Enable contrast version

# Tutor profile: Rachael V.

Inactive
Rachael V.
Math student
Tutor Satisfaction Guarantee

## Questions

### Subject:Study Skills

TutorMe
Question:

I need to cram for a math exam, where do I start?

Inactive
Rachael V.

The most efficient way to cram for a math exam is to first understand any example problems or practice exam questions provided by the instructor. If none are provided or you have already gone through them, next go through past homework, prioritize medium difficulty questions, although make sure basic question are understood since those are usually building blocks needed for more difficult questions. Finally if you have extra time in studying, go over the difficult homework questions and review class notes and/or textbook.

### Subject:Calculus

TutorMe
Question:

(multivariable calculus question) Solve the following integral: $$\int_{\mathbb{R}}e^{-x^2}dx$$

Inactive
Rachael V.

This integral is complicated to solve outright, even though it looks simple, so we will use a trick. Trick: Let $$L=\int_{\mathbb{R}}e^{-x^2}dx$$ and notice that $$\int\int_{\mathbb{R}}e^{-x^2-y^2}dxdy=\int_{\mathbb{R}}e^{-x^2}dx\int_{\mathbb{R}}e^{-y^2}dy=L^2$$ Step 1: Solve $$\int\int_{\mathbb{R}}e^{-x^2-y^2}dxdy$$ Step 2: Apply polar coordinates, $$x=r\cos(\theta), y=r\sin(\theta)$$ $$-x^2-y^2=-r^2\cos^2(\theta)-r^2\sin^2(\theta)=-r^2(\cos^2(\theta)+\sin^2(\theta))$$ Apply trig identity, $$\cos^2(\theta)+\sin^2(\theta)=1$$ $$-x^2-y^2=-r^2$$ $$dxdy=rd\theta dr$$ Step 3: Plug in polar coordinates into integral $$\int\int_{\mathbb{R}}e^{-x^2-y^2}dxdy=\int_{0}^{\infty}\int_{0}^{2\pi}e^{-r^2}rd\theta dr=2\pi\int_{0}^{\infty}e^{-r^2}rdr$$ Step 4: Apply u-substitution $$u=r^2, du=2rdr$$ $$2\pi\int_{0}^{\infty}e^{-r^2}rdr=2\pi\int_{0}^{\infty}\frac{1}{2}e^{-u}du=\pi\int_{0}^{\infty}e^{-u}du$$ Note that $$e^0=1$$ and $$e^{-\infty}=\frac{1}{e^{\infty}}=0$$ $$\pi\int_{0}^{\infty}e^{-u}du=\pi$$ Step 5: Apply Trick $$L^2=\pi, L=\sqrt{\pi}$$ Solution: $$\int_{\mathbb{R}}e^{-x^2}dx=\sqrt{\pi}$$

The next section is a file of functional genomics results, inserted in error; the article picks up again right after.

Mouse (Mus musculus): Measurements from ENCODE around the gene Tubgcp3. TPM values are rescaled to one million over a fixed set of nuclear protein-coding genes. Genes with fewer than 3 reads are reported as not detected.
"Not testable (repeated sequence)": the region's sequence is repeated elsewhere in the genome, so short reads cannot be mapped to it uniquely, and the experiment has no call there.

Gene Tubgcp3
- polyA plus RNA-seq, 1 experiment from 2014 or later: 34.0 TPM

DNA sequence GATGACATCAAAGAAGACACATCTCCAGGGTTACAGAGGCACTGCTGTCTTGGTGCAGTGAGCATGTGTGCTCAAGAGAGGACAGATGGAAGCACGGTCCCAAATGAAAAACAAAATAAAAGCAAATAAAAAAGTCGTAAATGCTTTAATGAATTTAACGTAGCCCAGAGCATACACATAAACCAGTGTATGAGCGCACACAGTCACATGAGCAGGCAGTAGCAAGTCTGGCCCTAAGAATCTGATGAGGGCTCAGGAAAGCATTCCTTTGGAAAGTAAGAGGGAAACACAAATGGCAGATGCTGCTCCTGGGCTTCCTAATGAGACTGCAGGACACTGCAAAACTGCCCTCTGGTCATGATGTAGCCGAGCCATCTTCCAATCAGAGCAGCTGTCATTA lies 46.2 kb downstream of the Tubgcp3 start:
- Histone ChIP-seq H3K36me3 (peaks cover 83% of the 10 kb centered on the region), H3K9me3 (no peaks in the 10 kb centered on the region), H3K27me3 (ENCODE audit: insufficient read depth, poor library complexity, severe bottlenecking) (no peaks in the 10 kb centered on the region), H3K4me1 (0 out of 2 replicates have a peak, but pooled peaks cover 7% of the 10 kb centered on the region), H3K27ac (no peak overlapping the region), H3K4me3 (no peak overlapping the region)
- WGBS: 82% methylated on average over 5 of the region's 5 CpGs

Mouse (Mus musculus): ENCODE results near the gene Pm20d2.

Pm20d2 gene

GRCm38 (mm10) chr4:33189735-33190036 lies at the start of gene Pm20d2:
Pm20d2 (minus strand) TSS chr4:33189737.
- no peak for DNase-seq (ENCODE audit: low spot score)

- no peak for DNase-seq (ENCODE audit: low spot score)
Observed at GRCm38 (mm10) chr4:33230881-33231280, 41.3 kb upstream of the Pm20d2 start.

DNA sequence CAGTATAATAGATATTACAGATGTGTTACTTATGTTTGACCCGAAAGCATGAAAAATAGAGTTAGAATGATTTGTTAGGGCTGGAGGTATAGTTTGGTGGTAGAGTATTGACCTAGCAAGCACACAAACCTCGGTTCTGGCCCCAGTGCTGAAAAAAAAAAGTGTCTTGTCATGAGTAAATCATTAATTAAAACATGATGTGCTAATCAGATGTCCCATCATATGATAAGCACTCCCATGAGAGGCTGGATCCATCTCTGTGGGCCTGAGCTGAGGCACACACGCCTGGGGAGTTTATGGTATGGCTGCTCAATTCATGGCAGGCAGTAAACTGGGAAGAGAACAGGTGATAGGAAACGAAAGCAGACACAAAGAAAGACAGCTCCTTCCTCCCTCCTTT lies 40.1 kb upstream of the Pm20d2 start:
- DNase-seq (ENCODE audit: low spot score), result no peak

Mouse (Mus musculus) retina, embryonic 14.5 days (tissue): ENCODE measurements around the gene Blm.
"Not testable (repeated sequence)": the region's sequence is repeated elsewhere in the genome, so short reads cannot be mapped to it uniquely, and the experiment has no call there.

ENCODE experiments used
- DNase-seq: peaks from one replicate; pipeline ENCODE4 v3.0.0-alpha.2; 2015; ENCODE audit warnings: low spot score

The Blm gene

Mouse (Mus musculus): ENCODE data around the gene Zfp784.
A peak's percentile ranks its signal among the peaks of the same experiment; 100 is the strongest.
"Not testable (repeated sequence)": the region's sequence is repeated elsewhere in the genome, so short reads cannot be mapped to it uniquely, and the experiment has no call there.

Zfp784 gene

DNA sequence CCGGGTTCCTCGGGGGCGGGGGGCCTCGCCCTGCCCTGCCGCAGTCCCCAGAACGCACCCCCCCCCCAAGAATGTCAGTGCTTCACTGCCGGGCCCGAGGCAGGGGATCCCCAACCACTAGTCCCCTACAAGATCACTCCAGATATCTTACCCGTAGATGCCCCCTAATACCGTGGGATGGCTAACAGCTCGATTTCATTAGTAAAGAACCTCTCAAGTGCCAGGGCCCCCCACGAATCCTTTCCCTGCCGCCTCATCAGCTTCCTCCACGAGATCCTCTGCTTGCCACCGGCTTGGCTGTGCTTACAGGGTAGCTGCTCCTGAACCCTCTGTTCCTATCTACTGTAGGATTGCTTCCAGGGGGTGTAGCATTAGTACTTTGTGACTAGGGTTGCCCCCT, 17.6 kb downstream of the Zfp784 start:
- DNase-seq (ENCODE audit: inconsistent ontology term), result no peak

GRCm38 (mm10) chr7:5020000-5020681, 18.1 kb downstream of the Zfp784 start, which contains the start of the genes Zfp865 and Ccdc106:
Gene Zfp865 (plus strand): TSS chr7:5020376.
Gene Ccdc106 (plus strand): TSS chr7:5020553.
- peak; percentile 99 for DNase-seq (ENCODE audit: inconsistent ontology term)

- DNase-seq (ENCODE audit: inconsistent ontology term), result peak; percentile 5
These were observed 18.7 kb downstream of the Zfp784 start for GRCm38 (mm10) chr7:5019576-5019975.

### Subject:Algebra

TutorMe
Question:

Find all solutions: $$x^3+7+2x^2+4x=6x^2+7$$

Inactive
Rachael V.

Step 1: Move all terms to the left side of equation $$x^3+7+2x^2+4x-6x^2-7=0$$ Step 2: Group like terms $$x^3-4x^2+4x=0$$ Step 3: Factor $$x(x^2-4x+4)=0$$ $$x(x-2)(x-2)=0$$ Step 4: Solution $$x=0,2$$ Alternate method: In step 4 instead of factoring fully or if unable to factor fully can also use the quadratic formula after factoring out the $$x$$, so we still have $$x=0$$ for our first solution and then using the quadratic formula to find the other solution(s). Take $$a=1, b=-4, c=4$$ $$x=\frac{-b+/-\sqrt{b^2-4ac}}{2a}=\frac{+4+/-\sqrt{(-4)^2-4(1)(4)}}{2(1)}=\frac{4+\sqrt{16-16}}{2},\frac{4-\sqrt{16-16}}{2}=2,2$$ So using our alternate method we obtain the same solutions for $$x$$, $$x=0,2$$.

## Contact tutor

Send a message explaining your
needs and Rachael will reply soon.
ContactÂ Rachael